Dogs may have been named, “man’s best friend” in the 1700s, but that doesn’t make them a best friend of property managers. For landlords and owners of rental properties, dogs, cats, ferrets, and other companion animals can mean mess, noise, complaints, and added costs.
Property managers considering whether to have a pet-friendly rental property can’t make an informed decision without fully understanding both the pros and cons of allowing pets. They also need to know what steps they (and their tenants) can take to limit the potential liabilities if they decide to allow them.
The Pros of Allowing Pets in Your Rental Units
Even if you are firmly against having pets on your rental property, it’s hard to ignore some of the positive aspects of having a pet-friendly property. These include:
- Having a larger pool of potential renters. It’s estimated that 67% of U.S. households have pets, making it easy to see how allowing pets increases your number of potential renters. This also means you’re likely to have lower vacancy rates, which increases your potential profits.
- Charging higher rents and fees. Pet-friendly units can rent for as much as 11.6% more than units that don’t allow pets. Pet-friendly property managers can also collect security deposits for pets and get nonrefundable pet deposits. While some of those deposits will go to repairing damages, there will also be deposits paid for pets that cause no damage at all. Lastly, pet-friendly properties have lower advertising costs, which can increase overall profits.
- Lower tenant turnover. Allowing pets can mean keeping tenants longer, especially in areas where pet-friendly units are hard to find. It also means that a pet-less tenant who later decides to add a furry friend to the household can stay instead of needing to find a new place to live.
- More transparency. You may tell your tenants that there are no pets allowed in their units, but that doesn’t mean your renters will follow your rules. Renters have been known to sneak pets into pet-free units. When they do, the property manager might miss out on getting the added rent and security deposit that a pet-friendly property manager would get.
The Cons of Offering Pet-Friendly Apartments
No matter how much of a pet lover a property manager is, they have to consider the potential downsides of allowing tenants to have pets. These include:
- Damage to the rental units. Pets may not set out to ruin carpets, doors, blinds, and other unit fixtures, but often, that’s what happens. Pet-friendly property managers generally collect extra rent, pet deposits, and security deposits to help mitigate the costs of this damage. The cost of repairs and the time it takes to make a damaged unit habitable, however, could exceed the security deposit collected.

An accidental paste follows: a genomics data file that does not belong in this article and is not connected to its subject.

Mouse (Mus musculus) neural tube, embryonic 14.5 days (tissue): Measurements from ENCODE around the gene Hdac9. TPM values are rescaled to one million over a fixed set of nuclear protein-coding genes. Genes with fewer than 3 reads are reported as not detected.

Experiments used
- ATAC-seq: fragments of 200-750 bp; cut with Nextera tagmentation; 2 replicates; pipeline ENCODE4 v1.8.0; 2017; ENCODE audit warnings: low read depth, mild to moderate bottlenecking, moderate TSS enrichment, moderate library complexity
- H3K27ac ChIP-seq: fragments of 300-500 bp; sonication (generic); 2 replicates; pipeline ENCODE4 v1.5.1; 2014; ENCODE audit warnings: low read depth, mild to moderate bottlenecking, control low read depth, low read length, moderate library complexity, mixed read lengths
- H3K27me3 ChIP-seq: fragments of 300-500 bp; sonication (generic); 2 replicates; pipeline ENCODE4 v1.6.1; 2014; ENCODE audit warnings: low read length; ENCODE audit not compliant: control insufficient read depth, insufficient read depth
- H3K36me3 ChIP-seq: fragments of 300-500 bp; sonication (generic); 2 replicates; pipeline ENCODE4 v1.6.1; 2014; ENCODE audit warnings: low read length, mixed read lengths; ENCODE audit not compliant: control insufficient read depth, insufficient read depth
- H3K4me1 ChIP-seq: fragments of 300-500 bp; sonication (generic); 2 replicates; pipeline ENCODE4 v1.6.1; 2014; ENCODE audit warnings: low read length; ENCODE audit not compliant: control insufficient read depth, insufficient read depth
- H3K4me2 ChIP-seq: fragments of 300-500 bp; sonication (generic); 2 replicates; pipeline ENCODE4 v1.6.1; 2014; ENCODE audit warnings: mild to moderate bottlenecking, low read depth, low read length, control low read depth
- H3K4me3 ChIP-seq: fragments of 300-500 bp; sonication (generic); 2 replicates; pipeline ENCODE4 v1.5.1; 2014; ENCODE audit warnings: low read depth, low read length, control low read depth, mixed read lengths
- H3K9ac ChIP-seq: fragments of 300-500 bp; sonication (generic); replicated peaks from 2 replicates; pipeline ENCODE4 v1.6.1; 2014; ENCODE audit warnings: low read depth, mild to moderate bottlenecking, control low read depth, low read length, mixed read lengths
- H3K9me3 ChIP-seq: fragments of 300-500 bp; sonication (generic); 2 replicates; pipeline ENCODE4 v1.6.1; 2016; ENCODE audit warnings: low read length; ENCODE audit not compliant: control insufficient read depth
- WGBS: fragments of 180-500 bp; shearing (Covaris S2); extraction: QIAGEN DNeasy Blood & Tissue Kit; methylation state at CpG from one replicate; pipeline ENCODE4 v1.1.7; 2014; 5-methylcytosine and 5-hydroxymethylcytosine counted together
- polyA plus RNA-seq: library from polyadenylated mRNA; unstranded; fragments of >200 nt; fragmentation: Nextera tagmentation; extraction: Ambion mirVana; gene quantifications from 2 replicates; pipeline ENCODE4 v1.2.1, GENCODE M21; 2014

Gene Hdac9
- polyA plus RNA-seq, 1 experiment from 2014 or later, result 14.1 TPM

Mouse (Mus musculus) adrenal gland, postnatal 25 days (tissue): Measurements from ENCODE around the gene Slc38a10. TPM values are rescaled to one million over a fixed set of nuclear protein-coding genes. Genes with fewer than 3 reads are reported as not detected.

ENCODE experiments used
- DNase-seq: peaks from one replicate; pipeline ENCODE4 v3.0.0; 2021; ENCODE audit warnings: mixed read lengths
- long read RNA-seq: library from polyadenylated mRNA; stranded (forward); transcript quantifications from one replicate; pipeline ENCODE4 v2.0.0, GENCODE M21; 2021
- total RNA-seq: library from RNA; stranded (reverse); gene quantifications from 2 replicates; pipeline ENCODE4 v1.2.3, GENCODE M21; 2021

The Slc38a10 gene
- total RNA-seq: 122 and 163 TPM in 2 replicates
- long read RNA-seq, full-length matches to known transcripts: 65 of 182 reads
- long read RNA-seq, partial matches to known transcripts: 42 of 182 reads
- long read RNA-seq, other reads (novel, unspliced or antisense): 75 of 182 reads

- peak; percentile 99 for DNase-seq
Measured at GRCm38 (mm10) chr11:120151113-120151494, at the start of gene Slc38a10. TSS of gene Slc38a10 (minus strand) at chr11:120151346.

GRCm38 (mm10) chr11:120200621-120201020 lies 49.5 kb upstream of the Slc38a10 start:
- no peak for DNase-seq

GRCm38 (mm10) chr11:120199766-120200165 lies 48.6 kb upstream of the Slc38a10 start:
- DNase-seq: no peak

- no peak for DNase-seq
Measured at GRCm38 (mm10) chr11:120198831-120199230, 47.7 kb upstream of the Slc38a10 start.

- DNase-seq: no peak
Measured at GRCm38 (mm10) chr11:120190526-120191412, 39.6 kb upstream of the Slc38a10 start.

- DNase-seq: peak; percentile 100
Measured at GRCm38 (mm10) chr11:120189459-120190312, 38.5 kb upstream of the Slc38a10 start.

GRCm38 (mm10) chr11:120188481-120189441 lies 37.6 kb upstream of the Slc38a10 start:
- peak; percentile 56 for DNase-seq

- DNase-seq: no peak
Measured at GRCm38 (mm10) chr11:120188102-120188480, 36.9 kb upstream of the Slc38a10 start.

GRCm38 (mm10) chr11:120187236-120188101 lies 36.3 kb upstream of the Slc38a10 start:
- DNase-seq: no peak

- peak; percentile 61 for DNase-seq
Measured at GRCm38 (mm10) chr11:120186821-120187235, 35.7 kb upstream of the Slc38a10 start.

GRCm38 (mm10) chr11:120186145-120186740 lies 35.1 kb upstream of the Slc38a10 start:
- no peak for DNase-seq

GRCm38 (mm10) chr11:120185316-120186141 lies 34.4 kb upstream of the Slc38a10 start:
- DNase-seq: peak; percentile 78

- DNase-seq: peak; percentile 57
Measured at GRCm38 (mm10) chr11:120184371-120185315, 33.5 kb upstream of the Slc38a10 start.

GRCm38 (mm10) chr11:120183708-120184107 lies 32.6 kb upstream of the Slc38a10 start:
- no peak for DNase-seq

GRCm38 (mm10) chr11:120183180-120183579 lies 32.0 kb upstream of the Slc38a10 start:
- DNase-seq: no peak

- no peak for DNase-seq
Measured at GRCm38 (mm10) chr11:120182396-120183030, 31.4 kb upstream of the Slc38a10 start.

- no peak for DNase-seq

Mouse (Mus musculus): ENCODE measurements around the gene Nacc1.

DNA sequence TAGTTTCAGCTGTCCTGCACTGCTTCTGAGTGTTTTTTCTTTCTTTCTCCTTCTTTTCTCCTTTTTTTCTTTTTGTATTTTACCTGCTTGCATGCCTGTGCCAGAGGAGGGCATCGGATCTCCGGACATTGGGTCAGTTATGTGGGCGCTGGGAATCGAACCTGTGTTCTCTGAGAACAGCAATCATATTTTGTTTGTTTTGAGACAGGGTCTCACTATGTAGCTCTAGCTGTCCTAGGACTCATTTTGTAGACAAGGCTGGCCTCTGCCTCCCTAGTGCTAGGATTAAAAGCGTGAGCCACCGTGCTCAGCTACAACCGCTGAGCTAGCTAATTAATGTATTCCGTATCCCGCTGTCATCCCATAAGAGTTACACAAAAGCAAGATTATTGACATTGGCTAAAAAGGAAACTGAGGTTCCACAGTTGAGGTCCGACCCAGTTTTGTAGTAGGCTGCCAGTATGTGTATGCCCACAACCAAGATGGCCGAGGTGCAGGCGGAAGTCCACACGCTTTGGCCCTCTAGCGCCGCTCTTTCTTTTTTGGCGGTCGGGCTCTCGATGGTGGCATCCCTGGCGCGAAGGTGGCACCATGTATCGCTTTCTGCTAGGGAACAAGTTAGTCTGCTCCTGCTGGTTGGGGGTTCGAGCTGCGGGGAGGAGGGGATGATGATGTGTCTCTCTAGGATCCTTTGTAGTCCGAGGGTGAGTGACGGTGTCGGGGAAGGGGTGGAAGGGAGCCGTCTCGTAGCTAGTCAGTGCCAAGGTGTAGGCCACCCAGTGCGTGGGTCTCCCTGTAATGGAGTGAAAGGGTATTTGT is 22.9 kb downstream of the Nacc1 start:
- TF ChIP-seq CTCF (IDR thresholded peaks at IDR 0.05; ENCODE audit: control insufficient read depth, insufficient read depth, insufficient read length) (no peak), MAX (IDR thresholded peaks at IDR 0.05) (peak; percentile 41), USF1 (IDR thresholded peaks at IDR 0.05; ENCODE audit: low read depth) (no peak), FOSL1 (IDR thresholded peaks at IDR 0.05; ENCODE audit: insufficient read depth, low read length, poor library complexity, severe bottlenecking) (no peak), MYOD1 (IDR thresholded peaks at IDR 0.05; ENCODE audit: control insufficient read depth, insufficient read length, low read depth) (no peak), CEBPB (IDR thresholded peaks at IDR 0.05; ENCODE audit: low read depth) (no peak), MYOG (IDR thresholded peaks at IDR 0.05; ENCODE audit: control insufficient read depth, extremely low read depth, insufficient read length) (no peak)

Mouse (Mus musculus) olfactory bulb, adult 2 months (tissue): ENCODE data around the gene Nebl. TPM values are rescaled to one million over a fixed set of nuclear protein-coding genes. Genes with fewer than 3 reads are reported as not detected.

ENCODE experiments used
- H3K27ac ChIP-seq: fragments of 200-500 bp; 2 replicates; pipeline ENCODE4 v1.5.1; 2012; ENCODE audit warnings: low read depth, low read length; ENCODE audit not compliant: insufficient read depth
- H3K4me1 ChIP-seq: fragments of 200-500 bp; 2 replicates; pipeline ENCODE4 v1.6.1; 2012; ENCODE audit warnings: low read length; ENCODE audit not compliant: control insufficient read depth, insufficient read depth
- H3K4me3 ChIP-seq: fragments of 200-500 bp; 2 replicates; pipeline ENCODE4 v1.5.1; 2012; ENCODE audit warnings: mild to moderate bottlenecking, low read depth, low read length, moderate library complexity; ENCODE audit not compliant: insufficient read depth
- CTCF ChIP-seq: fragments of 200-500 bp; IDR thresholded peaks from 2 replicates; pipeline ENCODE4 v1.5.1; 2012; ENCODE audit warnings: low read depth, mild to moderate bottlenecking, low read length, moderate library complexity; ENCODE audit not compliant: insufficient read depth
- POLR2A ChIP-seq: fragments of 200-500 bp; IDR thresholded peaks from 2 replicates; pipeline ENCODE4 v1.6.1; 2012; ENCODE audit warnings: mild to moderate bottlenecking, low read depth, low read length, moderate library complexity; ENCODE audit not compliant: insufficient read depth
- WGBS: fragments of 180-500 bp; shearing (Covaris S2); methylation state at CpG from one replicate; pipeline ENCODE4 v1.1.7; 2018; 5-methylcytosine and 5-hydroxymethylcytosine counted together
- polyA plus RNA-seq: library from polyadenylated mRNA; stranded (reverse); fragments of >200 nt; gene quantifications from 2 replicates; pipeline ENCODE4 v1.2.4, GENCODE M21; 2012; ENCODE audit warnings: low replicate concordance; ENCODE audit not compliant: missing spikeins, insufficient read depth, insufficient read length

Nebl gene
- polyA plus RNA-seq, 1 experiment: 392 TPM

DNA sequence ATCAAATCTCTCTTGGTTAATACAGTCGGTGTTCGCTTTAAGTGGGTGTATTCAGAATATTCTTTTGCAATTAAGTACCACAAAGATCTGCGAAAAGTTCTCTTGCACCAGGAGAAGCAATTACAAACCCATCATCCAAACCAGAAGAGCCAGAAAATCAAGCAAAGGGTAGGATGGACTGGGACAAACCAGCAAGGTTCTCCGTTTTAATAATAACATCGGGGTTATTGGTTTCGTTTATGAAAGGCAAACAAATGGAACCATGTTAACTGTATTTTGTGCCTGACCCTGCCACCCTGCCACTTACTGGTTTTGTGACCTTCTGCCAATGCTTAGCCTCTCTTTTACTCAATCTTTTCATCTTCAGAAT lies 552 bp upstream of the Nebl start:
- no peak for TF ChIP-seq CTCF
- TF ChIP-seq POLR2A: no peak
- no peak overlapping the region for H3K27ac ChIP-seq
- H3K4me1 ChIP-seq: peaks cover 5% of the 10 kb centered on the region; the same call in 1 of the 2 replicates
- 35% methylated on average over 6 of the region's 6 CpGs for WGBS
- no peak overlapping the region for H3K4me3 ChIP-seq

- Neighbor complaints. Not everyone loves the sound of a barking dog in the dead of night. There’s no way to tell if a potential renter’s pet will be noisy enough to elicit complaints from tenants in neighboring units. Also, it’s not just noise that could prompt neighbor complaints. Pets can also bring fleas and odors to the rental property that neighbors don’t appreciate.
- Added insurance costs. Allowing pets in rental units can increase a property manager’s potential liabilities. It’s even possible that a landlord could be liable for the damages after a tenant’s dog bites someone. With an average dog-bite cost of $35,000, that’s not something to leave to chance. Property managers who allow pets in their investment properties and get added liability coverage could be facing higher insurance premiums.
Reducing Liabilities in Pet-Friendly Properties
Property managers who decide to make their rentals pet-friendly can take steps to reduce the potential risks animals bring. These include:
- Creating a pet policy. It helps to make sure tenants know what their limits and expectations are, should they have a pet or get one in the future. These terms can be spelled out in the tenant’s pet agreement and can include rules like:
- Requiring proof of annual shots
- Restricting pet sizes
- Having all pets spayed or neutered
- Allowing only inside cats
- Ensuring that dogs are not left unattended outside
- Requiring leashes in all common areas
- Limiting the number of pets in each unit
- Policies for cleaning up after pets
- Requiring renters insurance (this will help cover legal risk in case your pet causes injuries or property damage to other people)
- Check your insurance policy. Make sure that your landlord insurance policy has coverage for pet-related liabilities. Also, find out if there are any animal or breed exclusions in the policy. In many cases, breeds such as pit bulls and rottweilers may be excluded from coverage unless you get a special policy.
- Check tenant references. Before allowing a tenant with a pet to move in, check with their prior landlord to make sure that they are a responsible pet owner.
- Ensure that every lease has a pet agreement. When a pet agreement is part of the lease, it ensures that the terms still bind tenants who don’t move in with pets if they get a pet later.
- Make your units pet-proof. If you decide to have a pet-friendly rental property, avoid features like carpeting, expensive wallpaper, wainscoting, and other easily damaged design features. Instead, focus on durable, easy-to-clean fixtures that can stand up to stains, smells, and the wear-and-tear of tiny toenails.
Having a pet-friendly unit can be a benefit to both property managers and tenants. To get the most out of the arrangement, property managers should clearly understand the potential risks involved and take appropriate measures to protect themselves and their rental properties against them.
This article has been contributed by Callie McGill.